Research Advisor: Zach Ball
For sophomore Hallie Trial, the opportunities to work on challenging research problems and the supportive community she found in the chemistry department convinced her to pursue a chemistry major.
Hallie came to Rice wanting to do impactful research in science, but she was unsure what discipline she liked best. “I knew that I was interested in chemistry, so I decided to take Organic Chemistry I and Freshman Chemistry Seminar during my first semester to see how I liked it,” she said.
Chemistry’s connections to other areas of scientific inquiry convinced her this was the right path. Her organic chemistry professor, Jim Tour, included “special topics” at the end of lectures, often talking about modern and historical chemistry research, while Freshman Chemistry Seminar introduced her to the types of projects that Rice students work on in their labs.
“This combination demonstrated to me the power of chemistry research to change the world for the better,” Hallie said. “No matter what matters most to you — the environment, human health, technology or anything else—there’s a way to use chemistry to make a meaningful impact.”
Her chemistry coursework — ranging from quantum mechanics in physical chemistry to cellular respiration in biochemistry — gives her a broad framework for understanding the world around her and provides a community of students who share the same struggles and interests. “I find the chemistry community here at Rice extremely tight-knit and supportive,” said Hallie. “It’s a small enough group that most chemistry majors in the same year seem to know each other. Together, we solve problem sets, talk about our research, discuss our classes and laugh at our professors’ idiosyncrasies.”
Hallie also enjoys being a part of a close-knit community working on difficult chemistry problems as a member of Zach Ball’s research group. “We take our science seriously, but not ourselves. We joke around a lot, and the time we spend together is always fun,” she said.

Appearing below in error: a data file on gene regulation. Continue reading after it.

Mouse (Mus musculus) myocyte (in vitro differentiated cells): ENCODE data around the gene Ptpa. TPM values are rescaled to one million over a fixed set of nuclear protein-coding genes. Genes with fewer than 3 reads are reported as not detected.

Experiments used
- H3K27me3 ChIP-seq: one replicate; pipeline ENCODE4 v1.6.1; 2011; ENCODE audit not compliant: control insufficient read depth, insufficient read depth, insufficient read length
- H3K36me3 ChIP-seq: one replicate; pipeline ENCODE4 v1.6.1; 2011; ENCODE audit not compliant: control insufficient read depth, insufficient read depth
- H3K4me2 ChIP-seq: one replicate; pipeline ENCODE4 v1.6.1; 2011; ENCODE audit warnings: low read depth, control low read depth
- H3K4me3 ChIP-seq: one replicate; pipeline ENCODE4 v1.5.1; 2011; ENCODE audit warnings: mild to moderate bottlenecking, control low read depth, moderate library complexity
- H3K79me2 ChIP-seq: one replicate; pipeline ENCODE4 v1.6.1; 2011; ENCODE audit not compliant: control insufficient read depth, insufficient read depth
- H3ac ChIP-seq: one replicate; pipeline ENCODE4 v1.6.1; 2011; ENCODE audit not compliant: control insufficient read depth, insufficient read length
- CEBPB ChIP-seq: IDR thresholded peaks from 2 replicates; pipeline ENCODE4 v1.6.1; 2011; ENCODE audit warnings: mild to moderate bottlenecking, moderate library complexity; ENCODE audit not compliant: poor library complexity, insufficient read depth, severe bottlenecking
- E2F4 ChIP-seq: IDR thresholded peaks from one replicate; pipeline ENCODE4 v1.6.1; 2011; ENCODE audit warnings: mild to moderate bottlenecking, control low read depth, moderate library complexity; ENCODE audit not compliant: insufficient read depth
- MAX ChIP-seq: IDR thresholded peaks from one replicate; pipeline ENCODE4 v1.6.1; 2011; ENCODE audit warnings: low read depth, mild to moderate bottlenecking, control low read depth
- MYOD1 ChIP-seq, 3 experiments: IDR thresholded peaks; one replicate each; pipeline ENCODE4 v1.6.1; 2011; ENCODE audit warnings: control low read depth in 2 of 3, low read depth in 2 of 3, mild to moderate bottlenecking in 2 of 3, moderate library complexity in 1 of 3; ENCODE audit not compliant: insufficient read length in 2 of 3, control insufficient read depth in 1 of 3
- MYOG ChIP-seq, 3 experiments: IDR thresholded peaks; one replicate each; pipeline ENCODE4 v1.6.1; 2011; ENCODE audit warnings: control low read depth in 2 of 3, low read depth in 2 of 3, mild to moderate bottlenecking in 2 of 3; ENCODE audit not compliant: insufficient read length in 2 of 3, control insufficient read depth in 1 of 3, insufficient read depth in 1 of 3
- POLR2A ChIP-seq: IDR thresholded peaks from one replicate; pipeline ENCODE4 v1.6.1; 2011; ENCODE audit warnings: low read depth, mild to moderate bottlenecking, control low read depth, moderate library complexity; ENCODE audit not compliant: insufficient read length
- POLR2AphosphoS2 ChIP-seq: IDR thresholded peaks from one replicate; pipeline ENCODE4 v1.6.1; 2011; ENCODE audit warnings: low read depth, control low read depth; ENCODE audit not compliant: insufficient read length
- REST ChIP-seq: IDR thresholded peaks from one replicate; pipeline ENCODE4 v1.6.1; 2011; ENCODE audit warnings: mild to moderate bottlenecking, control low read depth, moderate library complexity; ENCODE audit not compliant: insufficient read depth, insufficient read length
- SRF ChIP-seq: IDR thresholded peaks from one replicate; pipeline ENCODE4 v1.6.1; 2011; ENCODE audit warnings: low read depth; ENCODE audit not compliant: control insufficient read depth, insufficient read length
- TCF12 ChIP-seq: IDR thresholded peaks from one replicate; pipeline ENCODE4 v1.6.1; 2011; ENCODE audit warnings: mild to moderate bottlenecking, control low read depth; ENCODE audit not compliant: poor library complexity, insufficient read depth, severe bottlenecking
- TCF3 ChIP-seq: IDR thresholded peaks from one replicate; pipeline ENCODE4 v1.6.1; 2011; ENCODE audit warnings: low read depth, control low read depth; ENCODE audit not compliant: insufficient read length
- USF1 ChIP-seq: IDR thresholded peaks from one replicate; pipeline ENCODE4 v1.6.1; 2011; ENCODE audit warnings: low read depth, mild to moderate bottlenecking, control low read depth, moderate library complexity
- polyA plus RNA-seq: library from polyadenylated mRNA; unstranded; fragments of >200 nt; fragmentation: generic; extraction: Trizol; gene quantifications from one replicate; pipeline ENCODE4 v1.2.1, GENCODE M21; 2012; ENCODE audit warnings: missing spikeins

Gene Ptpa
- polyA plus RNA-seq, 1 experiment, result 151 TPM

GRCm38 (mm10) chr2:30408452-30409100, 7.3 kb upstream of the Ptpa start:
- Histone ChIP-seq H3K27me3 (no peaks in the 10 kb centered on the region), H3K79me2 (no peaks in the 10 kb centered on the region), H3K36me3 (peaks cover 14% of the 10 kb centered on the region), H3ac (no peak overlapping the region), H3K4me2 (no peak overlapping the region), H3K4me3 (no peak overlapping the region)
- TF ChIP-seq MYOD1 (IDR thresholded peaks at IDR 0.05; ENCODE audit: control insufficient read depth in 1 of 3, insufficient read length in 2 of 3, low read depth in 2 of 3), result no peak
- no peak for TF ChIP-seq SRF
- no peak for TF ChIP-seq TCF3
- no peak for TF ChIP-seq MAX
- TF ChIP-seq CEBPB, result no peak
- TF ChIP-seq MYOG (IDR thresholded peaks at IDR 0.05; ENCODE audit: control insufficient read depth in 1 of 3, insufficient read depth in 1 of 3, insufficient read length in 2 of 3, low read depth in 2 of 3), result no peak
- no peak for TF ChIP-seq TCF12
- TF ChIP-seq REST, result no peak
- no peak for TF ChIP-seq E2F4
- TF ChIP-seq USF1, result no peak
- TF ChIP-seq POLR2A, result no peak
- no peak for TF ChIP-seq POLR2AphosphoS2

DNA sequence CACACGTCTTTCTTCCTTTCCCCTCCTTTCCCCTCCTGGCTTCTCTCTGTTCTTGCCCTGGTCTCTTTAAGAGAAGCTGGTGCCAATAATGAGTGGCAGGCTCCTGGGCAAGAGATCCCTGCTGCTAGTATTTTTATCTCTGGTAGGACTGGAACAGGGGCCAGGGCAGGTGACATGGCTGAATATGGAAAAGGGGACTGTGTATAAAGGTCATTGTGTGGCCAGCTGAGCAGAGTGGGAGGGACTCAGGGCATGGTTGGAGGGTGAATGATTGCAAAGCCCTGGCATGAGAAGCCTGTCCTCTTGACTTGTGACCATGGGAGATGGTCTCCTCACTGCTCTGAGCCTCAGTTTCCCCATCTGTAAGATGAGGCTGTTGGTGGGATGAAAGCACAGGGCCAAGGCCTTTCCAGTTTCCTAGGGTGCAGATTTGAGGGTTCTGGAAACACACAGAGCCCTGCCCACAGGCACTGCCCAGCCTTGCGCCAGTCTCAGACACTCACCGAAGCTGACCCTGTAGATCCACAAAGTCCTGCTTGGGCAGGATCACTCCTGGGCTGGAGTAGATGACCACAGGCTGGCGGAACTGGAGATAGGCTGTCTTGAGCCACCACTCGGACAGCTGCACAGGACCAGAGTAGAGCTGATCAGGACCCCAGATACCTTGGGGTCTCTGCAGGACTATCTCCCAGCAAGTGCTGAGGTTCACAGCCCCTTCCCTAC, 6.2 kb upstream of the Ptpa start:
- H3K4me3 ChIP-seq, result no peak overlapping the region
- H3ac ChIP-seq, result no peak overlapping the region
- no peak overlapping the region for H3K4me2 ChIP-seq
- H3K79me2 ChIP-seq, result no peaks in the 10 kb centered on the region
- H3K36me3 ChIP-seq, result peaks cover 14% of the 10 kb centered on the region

As a member of the Ball group, Hallie focuses on addressing the question: How do we develop reactions to site-selectively modify proteins and peptides when there are often (usually) many copies of the same amino acid in any polypeptide? “Traditional organic chemistry approaches work at the functional group level, but we have to come up with new reaction frameworks because there are many of the same functional group in each polypeptide,” she said.
Specifically, Hallie is working on using a method previously developed in the Ball group to install a photocage onto a peptide.
“A photocage is a group that you can attach to a molecule, usually some kind of biomolecule,” Hallie explained. “When you shine light of the appropriate wavelength onto the biomolecule, the photocage falls off.” Researchers can disrupt the structure and function of a biomolecule by attaching a photocage, and then, when they make the photocage fall off, restore the functionality of the biomolecule—essentially using light to turn the biomolecule on.
Most photocages need UV light to trigger their release, but UV light damages cells, making it less suitable for biological or medical applications than visible or infrared light. Hallie has designed, synthesized and tested a 2-photon photocage that is released by IR light.
“A 2-photon-sensitive photocage can absorb two photons at the same time with half the energy it would usually take to trigger photocleavage, which enables it to cleave at longer wavelengths. The 2-photon-sensitivity effectively shifted our cleavage wavelength into the near IR range. IR light can also penetrate tissue, which is another reason why this system is better for biological systems,” Hallie said.
Outside of her science courses, one of Hallie’s favorite things about Rice is the residential college system. “I’m an introvert,” she said. “My residential college presented me with a smaller and more manageable social unit to incorporate myself into. Some of my closest friends are the people I met at my residential college during my first few weeks at Rice.”
Hallie’s extracurricular activities also bring together these two themes: connecting with people and sharing a love of science. As a member of the outreach group Fun With Chemistry, she brings exciting chemistry demos to Houston-area K-12 schools. And as a science writing intern for the School of Natural Sciences, Hallie connects with Rice researchers in all of the natural sciences disciplines. “I have the opportunity to learn about a diverse array of science outside my immediate field, and I love it,” she said.
After graduation, Hallie plans to pursue a Ph.D. in chemistry with the hopes of becoming a professor and researcher. Until then, she will continue building the scientific knowledge and developing the communication and teaching skills needed for the job—all while having fun with others who share her interests.